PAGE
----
Wales hope Justin Tipuric can pull side out of nosedive against France

Late revival against the Irish gives Howley's men optimism to face 'angry' and wounded France

Lies, damned lies and rugby statistics. Every number crunched out of Wales's opening Six Nations engagement with Ireland last weekend pointed to a home victory. More possession than England enjoyed in thumping Scotland, 65 per cent of the match played on Irish territory, more line breaks, fewer penalties conceded, forcing the Irish into 176 tackles; it is a lengthy list but it is missing the key number, the one that makes the rest irrelevant.

"When you lose," said Rob Howley, Wales's stand-in coach, "it certainly focuses the mind." Wales should then have an intense focus when they emerge into the Gallic din of the Stade de France this evening, ushered out of the away changing room under instruction to correct a run of eight straight losses.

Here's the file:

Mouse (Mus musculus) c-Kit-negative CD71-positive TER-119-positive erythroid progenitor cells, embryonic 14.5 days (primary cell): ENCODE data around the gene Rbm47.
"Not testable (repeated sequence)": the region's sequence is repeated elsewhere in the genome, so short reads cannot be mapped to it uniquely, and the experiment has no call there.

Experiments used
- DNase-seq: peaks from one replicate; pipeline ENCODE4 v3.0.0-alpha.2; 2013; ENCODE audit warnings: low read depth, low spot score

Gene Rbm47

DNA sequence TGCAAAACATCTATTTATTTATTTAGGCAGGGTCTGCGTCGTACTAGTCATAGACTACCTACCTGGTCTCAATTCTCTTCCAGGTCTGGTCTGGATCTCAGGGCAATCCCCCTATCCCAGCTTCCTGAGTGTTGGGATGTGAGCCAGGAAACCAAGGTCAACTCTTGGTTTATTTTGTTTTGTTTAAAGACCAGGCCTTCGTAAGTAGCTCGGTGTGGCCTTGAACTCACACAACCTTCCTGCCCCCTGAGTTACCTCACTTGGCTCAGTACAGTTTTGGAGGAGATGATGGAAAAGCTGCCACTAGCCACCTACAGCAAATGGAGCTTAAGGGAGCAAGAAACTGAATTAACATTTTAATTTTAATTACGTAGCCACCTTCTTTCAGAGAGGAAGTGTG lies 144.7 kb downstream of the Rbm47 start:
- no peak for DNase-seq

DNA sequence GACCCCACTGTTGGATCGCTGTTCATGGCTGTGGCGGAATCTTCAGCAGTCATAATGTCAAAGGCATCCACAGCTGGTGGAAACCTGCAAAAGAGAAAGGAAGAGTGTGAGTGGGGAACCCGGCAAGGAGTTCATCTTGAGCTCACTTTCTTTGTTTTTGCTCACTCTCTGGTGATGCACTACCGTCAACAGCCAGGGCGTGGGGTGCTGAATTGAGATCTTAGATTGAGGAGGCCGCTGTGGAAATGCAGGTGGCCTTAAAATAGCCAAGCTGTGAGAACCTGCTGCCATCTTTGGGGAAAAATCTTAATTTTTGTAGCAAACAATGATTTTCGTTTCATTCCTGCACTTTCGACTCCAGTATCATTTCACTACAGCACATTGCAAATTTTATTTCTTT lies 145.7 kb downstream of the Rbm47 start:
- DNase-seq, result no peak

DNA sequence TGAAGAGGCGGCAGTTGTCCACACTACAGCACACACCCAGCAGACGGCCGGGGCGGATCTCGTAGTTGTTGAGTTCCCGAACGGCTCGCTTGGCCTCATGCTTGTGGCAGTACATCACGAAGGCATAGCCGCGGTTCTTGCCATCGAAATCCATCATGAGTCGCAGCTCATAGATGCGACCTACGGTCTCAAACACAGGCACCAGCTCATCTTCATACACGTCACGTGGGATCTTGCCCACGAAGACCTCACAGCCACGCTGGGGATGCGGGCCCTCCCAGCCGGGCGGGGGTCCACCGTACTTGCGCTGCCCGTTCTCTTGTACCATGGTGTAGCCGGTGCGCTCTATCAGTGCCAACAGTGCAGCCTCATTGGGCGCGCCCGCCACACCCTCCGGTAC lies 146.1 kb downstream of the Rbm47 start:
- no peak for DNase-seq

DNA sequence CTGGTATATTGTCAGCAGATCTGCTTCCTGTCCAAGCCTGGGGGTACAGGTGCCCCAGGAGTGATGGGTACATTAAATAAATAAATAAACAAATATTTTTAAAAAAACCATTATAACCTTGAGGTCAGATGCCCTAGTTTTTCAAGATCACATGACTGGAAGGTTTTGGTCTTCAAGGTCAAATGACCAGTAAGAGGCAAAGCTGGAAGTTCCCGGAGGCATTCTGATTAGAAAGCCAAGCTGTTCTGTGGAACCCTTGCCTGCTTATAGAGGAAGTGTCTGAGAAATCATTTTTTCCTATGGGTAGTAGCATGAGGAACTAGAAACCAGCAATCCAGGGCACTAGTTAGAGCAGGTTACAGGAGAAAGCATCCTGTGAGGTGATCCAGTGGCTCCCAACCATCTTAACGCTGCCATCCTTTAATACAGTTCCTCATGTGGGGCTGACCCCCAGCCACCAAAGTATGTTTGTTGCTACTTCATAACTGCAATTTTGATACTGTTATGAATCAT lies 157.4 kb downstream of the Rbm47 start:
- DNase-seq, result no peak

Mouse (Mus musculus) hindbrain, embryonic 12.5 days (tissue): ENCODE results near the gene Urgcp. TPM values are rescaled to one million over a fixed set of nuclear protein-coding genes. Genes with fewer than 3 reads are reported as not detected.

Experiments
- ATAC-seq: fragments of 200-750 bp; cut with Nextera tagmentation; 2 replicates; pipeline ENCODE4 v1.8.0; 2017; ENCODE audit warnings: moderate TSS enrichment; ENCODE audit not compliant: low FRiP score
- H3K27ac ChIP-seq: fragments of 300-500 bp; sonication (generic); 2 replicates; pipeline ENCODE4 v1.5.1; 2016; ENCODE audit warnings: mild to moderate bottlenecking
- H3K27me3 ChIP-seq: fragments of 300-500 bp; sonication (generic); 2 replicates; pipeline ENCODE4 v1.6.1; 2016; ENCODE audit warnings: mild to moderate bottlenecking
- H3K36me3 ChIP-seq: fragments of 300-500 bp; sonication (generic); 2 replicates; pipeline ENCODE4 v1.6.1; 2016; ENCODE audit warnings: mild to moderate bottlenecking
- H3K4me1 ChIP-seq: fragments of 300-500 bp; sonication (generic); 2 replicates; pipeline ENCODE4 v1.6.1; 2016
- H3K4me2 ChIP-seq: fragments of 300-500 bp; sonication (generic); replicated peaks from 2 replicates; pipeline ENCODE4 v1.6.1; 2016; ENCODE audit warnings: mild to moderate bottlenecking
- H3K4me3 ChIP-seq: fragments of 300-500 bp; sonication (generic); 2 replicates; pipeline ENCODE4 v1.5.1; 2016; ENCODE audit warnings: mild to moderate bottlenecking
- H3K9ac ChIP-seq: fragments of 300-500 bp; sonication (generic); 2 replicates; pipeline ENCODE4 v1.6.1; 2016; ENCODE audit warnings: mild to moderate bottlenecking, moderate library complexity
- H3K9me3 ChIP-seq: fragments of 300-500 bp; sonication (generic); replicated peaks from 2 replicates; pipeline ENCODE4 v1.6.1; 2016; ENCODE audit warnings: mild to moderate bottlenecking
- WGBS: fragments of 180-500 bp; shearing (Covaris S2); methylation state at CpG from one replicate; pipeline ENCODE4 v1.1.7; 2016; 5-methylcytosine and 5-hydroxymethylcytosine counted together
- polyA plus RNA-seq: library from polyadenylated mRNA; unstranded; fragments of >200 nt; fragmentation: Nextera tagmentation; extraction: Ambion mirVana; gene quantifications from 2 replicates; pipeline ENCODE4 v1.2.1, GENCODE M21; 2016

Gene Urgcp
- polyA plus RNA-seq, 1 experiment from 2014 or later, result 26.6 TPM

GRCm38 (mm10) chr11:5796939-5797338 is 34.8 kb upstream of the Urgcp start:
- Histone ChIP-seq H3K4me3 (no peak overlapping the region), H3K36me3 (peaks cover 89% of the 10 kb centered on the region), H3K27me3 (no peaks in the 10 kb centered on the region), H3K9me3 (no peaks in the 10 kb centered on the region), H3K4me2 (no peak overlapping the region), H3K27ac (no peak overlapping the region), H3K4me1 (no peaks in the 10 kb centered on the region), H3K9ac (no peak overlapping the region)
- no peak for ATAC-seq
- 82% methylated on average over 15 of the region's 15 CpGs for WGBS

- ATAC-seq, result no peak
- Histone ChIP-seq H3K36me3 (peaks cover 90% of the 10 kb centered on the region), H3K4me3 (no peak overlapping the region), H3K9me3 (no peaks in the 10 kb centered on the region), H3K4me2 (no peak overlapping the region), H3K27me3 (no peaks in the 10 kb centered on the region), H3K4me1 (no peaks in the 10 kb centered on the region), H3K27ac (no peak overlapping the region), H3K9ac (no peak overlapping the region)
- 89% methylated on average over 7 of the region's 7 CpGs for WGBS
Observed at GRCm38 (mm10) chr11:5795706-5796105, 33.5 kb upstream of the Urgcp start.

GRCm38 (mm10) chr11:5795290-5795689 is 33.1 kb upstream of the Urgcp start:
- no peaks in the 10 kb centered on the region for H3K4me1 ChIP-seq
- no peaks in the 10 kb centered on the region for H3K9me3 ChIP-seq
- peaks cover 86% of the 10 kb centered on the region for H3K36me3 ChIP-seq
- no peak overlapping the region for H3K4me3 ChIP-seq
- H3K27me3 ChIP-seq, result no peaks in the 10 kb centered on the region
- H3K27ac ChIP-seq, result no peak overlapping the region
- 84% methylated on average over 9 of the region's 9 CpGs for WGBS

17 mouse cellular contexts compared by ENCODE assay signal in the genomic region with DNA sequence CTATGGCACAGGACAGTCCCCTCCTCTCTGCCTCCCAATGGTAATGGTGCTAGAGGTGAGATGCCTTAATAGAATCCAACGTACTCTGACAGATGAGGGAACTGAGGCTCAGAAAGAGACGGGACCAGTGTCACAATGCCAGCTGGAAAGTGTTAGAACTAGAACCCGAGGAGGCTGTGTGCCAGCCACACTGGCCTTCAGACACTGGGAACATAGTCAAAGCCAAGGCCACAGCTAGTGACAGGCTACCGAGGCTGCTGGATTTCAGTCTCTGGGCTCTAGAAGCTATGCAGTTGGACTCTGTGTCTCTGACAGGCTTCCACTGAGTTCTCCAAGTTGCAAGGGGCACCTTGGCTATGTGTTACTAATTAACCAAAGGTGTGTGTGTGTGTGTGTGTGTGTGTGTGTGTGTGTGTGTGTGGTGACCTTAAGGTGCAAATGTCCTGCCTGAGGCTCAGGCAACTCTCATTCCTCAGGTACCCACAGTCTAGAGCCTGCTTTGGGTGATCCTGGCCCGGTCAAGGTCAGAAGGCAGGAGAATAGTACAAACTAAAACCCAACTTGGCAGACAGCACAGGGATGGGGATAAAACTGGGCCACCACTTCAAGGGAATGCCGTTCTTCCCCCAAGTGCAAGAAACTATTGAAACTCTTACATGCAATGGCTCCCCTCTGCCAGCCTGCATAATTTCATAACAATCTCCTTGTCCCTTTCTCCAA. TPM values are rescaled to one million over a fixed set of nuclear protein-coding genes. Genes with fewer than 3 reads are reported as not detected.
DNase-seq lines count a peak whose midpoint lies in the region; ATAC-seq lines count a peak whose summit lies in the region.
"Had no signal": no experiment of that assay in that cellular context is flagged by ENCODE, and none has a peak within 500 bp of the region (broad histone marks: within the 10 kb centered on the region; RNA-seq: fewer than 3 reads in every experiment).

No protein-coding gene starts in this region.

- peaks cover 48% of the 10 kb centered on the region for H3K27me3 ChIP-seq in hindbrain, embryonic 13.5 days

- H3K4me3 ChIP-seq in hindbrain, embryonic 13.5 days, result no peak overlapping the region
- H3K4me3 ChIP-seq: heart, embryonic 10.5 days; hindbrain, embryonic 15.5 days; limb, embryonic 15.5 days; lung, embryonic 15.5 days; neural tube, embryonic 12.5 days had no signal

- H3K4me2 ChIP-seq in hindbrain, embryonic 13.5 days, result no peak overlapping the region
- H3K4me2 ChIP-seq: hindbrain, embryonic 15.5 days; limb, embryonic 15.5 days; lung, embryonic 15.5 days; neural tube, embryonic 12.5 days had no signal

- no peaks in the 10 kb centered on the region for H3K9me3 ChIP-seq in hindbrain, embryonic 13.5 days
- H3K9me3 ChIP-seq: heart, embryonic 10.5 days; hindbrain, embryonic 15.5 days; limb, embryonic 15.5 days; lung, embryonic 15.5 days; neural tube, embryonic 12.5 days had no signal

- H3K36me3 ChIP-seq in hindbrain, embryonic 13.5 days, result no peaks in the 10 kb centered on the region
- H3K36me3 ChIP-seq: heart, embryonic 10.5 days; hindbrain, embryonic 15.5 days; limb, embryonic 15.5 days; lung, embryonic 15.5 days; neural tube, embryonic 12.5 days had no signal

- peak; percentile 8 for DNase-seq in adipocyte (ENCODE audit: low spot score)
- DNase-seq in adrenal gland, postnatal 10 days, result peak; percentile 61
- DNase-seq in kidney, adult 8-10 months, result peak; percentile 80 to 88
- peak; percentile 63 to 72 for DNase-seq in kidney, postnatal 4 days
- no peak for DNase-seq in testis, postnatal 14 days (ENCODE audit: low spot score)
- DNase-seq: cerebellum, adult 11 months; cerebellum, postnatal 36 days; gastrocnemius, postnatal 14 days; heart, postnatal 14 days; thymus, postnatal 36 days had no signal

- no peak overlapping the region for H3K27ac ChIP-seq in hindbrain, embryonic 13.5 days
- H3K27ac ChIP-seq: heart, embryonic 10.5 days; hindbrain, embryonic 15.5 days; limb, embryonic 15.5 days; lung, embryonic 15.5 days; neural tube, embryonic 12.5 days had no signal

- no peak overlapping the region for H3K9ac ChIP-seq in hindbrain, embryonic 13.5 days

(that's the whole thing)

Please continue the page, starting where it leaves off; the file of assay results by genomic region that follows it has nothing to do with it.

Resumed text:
The last five of those have come on home turf, the worst sequence in Welsh history, but a change of scenery offers no obvious relief. Wales have won only three times in Paris since 1975, the last eight years ago.

But so much for the numbers game. This is the fixture that does not add up. The Grand Slam champions against the pre-competition favourites, both scrabbling winless in Italy's wake. Both contemplating glasses half empty. For the loser the season will be reduced to the dregs.

The response by the respective coaches has been one of restraint. Howley has made three changes, one enforced by Sam Warburton's shoulder injury, his opposite number Philippe Saint-André just two and one of those was also down to injury, to his captain Pascal Papé. "It's in defeat that we learn," suggested Saint-André coolly.